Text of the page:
# A certifying algorithm for lattice point feasibility in a system of UTVPI constraints

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## Abstract

This paper is concerned with the design and analysis of a *certifying* algorithm for checking the lattice point feasibility of a class of constraints called unit two variable per inequality (UTVPI) constraints. A UTVPI constraint has at most two non-zero variables and the coefficients of the non-zero variables belong to the set \(\{+\,1,\ -\,1\}\). These constraints occur in a number of application domains, including but not limited to program verification, abstract interpretation, and operations research. As per the literature, the fastest known model generating algorithm for checking lattice point feasibility in UTVPI constraint systems runs in \(O(m \cdot n+n^{2} \cdot \log n)\) time and \(O(n^{2})\) space, where *m* represents the number of constraints and *n* represents the number of variables in the constraint system (Lahiri and Musuvathi, in: Proceedings of the 5th international workshop on the frontiers of combining systems (FroCos), lecture notes in computer science, vol 3717, pp 168–183, 2005). In this paper, we design and analyze a new algorithm for checking the lattice point feasibility of UTVPI constraints. The presented algorithm runs in \(O(m \cdot n)\) time and \(O(m+n)\) space. Additionally it is certifying in that it produces a satisfying assignment in the event that it is presented with feasible instances and refutations in the event that it is presented with infeasible instances. The importance of providing certificates cannot be overemphasized, especially in mission-critical applications. Our approaches for the lattice point feasibility problem in UTVPI constraint systems is fundamentally different from existing approaches for this problem; indeed, it is based on new insights into combining well-known inference rules for these systems.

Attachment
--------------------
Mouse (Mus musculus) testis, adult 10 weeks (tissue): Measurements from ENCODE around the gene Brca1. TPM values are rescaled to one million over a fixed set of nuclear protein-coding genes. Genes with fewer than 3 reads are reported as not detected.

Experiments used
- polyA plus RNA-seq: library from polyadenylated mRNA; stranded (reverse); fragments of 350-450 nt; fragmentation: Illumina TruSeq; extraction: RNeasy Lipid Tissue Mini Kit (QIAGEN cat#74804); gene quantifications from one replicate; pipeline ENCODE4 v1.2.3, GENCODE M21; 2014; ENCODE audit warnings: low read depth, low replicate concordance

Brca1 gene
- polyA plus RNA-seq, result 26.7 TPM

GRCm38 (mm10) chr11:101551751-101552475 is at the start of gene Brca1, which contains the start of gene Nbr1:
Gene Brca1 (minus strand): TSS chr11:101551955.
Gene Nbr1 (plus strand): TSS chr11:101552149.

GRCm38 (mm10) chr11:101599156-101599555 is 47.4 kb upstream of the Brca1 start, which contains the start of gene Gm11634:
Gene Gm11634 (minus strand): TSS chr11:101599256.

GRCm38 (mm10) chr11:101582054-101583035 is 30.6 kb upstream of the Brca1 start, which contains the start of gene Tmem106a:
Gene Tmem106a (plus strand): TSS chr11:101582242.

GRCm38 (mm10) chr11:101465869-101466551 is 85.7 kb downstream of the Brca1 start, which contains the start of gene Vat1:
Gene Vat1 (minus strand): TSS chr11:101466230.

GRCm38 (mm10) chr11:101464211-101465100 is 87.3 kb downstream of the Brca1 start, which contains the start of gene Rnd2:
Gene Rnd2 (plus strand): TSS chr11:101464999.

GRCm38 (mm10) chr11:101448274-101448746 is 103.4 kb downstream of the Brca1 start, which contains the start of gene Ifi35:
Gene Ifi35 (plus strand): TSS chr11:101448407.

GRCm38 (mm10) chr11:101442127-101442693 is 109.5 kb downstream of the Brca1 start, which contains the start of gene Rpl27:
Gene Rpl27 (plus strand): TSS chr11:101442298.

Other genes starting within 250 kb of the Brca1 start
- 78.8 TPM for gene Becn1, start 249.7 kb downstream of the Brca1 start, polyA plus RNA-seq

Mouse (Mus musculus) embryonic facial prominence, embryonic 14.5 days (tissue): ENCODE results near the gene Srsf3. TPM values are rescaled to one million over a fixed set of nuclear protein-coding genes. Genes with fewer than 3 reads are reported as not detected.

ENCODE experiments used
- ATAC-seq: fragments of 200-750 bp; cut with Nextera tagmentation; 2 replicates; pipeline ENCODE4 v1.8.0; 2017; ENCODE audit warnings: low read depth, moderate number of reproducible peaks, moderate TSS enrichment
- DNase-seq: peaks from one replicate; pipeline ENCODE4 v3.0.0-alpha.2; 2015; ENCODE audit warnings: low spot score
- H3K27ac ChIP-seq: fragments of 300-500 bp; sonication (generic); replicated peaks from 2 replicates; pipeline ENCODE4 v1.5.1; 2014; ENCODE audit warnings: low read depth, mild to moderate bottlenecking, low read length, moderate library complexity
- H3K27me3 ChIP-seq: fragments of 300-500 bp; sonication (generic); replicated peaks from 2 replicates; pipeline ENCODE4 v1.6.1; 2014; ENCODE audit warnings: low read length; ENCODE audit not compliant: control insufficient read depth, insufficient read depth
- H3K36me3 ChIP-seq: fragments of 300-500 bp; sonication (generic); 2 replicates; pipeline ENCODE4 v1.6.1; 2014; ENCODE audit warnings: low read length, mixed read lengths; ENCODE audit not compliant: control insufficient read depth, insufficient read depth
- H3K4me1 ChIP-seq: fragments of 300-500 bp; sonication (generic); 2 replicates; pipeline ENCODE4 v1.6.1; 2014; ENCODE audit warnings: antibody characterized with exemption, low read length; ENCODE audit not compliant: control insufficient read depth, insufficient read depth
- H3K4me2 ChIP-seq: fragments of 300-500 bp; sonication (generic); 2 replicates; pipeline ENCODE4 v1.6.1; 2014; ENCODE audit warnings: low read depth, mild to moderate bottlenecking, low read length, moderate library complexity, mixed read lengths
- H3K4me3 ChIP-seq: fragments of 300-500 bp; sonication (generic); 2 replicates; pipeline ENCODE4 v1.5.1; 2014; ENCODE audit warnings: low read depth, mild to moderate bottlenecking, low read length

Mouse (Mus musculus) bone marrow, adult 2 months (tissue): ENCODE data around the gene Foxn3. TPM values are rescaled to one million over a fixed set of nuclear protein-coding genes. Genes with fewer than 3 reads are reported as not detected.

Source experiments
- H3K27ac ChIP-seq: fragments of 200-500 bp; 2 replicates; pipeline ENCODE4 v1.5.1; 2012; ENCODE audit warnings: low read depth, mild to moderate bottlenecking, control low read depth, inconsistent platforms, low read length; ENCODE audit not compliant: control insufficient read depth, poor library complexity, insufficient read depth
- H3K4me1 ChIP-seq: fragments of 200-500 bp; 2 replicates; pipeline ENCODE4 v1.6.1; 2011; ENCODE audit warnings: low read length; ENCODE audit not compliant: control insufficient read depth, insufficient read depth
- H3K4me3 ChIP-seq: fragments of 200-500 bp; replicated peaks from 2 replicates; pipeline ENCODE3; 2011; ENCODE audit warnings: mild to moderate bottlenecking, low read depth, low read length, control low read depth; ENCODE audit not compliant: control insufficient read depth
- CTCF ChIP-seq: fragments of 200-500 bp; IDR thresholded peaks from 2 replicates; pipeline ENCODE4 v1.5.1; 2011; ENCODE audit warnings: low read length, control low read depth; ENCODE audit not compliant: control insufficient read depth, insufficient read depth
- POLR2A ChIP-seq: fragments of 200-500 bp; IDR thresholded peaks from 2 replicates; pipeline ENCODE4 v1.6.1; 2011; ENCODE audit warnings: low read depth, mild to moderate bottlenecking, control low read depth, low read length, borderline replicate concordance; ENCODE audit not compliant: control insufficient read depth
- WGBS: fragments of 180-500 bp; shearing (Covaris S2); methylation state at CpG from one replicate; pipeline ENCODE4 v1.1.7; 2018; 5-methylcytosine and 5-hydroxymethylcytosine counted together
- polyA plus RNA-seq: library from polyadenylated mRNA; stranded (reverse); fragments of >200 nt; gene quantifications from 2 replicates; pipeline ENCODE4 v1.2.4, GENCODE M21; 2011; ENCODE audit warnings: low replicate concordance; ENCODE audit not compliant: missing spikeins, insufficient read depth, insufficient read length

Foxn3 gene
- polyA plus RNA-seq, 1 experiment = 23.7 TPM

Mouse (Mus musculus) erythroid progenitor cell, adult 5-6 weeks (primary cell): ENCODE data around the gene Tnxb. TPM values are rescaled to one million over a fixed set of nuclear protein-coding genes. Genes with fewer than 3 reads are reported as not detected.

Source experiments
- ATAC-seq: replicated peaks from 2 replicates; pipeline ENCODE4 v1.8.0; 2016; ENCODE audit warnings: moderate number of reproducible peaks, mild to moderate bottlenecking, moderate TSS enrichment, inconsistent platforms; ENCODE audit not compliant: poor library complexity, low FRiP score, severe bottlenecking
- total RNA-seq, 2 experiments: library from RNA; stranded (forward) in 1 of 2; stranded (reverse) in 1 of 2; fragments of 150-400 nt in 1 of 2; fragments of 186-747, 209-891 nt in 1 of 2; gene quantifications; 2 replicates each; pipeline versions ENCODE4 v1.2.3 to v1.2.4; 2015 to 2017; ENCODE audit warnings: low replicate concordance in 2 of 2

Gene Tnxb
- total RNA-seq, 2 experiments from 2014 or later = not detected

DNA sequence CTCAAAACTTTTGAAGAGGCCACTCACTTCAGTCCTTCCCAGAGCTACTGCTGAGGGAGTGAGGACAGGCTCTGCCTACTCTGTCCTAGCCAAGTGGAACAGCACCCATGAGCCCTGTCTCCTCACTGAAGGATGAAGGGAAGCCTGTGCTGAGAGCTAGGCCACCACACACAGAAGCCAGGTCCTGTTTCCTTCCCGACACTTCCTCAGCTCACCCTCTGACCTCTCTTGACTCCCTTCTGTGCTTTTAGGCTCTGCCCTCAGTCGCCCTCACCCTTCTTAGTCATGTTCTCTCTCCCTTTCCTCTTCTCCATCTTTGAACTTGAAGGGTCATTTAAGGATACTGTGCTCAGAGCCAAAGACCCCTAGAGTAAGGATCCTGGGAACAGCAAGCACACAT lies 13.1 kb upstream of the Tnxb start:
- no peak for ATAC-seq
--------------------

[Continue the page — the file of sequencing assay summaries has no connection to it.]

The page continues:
## Keywords

UTVPI constraints Certificates Rounding scheme Difference constraints## Notes

### Acknowledgements

This research was conducted primarily in the School of Computer Science, Carnegie Mellon University, where the first author was an Invited Professor.

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